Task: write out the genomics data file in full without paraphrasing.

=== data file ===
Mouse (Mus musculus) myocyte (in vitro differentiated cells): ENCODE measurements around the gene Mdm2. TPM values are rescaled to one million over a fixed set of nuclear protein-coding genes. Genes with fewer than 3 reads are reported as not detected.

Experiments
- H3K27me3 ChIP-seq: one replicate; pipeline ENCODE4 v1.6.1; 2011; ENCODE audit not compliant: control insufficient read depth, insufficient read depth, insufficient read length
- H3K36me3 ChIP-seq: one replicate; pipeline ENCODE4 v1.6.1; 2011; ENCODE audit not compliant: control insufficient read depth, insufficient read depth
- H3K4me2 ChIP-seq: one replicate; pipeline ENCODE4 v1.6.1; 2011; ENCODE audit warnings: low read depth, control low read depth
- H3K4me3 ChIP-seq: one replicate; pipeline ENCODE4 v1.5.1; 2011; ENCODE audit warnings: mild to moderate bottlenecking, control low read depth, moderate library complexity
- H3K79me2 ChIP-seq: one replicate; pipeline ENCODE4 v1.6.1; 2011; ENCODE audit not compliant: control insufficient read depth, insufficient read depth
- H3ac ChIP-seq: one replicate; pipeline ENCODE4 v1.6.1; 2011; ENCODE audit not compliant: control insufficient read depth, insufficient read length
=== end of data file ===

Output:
Mouse (Mus musculus) myocyte (in vitro differentiated cells): ENCODE measurements around the gene Mdm2. TPM values are rescaled to one million over a fixed set of nuclear protein-coding genes. Genes with fewer than 3 reads are reported as not detected.

Experiments
- H3K27me3 ChIP-seq: one replicate; pipeline ENCODE4 v1.6.1; 2011; ENCODE audit not compliant: control insufficient read depth, insufficient read depth, insufficient read length
- H3K36me3 ChIP-seq: one replicate; pipeline ENCODE4 v1.6.1; 2011; ENCODE audit not compliant: control insufficient read depth, insufficient read depth
- H3K4me2 ChIP-seq: one replicate; pipeline ENCODE4 v1.6.1; 2011; ENCODE audit warnings: low read depth, control low read depth
- H3K4me3 ChIP-seq: one replicate; pipeline ENCODE4 v1.5.1; 2011; ENCODE audit warnings: mild to moderate bottlenecking, control low read depth, moderate library complexity
- H3K79me2 ChIP-seq: one replicate; pipeline ENCODE4 v1.6.1; 2011; ENCODE audit not compliant: control insufficient read depth, insufficient read depth
- H3ac ChIP-seq: one replicate; pipeline ENCODE4 v1.6.1; 2011; ENCODE audit not compliant: control insufficient read depth, insufficient read length